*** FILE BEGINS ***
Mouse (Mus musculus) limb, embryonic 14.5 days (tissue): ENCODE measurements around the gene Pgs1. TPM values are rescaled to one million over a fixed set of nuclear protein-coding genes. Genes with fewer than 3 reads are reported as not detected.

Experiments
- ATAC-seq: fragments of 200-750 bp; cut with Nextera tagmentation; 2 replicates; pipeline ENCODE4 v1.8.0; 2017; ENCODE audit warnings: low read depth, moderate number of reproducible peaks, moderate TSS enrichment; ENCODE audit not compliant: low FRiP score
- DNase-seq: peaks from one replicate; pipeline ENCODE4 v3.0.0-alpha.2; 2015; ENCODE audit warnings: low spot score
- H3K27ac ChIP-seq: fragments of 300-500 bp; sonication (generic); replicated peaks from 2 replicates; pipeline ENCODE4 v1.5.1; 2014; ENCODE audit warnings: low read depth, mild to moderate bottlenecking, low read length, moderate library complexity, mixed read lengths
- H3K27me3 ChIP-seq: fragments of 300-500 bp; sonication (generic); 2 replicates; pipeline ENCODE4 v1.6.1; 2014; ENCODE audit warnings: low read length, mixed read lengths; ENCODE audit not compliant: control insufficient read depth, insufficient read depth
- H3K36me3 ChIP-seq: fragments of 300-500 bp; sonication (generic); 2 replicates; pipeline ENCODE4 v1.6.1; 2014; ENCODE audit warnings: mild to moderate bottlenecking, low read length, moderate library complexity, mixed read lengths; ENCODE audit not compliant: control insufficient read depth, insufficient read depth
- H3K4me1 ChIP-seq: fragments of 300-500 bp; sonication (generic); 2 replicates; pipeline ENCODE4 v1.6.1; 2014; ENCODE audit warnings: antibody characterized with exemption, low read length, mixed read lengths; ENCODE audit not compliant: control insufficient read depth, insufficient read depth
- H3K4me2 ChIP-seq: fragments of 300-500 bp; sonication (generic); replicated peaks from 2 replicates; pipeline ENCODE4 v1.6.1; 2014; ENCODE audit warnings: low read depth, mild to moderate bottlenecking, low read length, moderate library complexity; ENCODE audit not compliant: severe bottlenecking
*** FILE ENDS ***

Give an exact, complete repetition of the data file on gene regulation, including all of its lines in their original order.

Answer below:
Mouse (Mus musculus) limb, embryonic 14.5 days (tissue): ENCODE measurements around the gene Pgs1. TPM values are rescaled to one million over a fixed set of nuclear protein-coding genes. Genes with fewer than 3 reads are reported as not detected.

Experiments
- ATAC-seq: fragments of 200-750 bp; cut with Nextera tagmentation; 2 replicates; pipeline ENCODE4 v1.8.0; 2017; ENCODE audit warnings: low read depth, moderate number of reproducible peaks, moderate TSS enrichment; ENCODE audit not compliant: low FRiP score
- DNase-seq: peaks from one replicate; pipeline ENCODE4 v3.0.0-alpha.2; 2015; ENCODE audit warnings: low spot score
- H3K27ac ChIP-seq: fragments of 300-500 bp; sonication (generic); replicated peaks from 2 replicates; pipeline ENCODE4 v1.5.1; 2014; ENCODE audit warnings: low read depth, mild to moderate bottlenecking, low read length, moderate library complexity, mixed read lengths
- H3K27me3 ChIP-seq: fragments of 300-500 bp; sonication (generic); 2 replicates; pipeline ENCODE4 v1.6.1; 2014; ENCODE audit warnings: low read length, mixed read lengths; ENCODE audit not compliant: control insufficient read depth, insufficient read depth
- H3K36me3 ChIP-seq: fragments of 300-500 bp; sonication (generic); 2 replicates; pipeline ENCODE4 v1.6.1; 2014; ENCODE audit warnings: mild to moderate bottlenecking, low read length, moderate library complexity, mixed read lengths; ENCODE audit not compliant: control insufficient read depth, insufficient read depth
- H3K4me1 ChIP-seq: fragments of 300-500 bp; sonication (generic); 2 replicates; pipeline ENCODE4 v1.6.1; 2014; ENCODE audit warnings: antibody characterized with exemption, low read length, mixed read lengths; ENCODE audit not compliant: control insufficient read depth, insufficient read depth
- H3K4me2 ChIP-seq: fragments of 300-500 bp; sonication (generic); replicated peaks from 2 replicates; pipeline ENCODE4 v1.6.1; 2014; ENCODE audit warnings: low read depth, mild to moderate bottlenecking, low read length, moderate library complexity; ENCODE audit not compliant: severe bottlenecking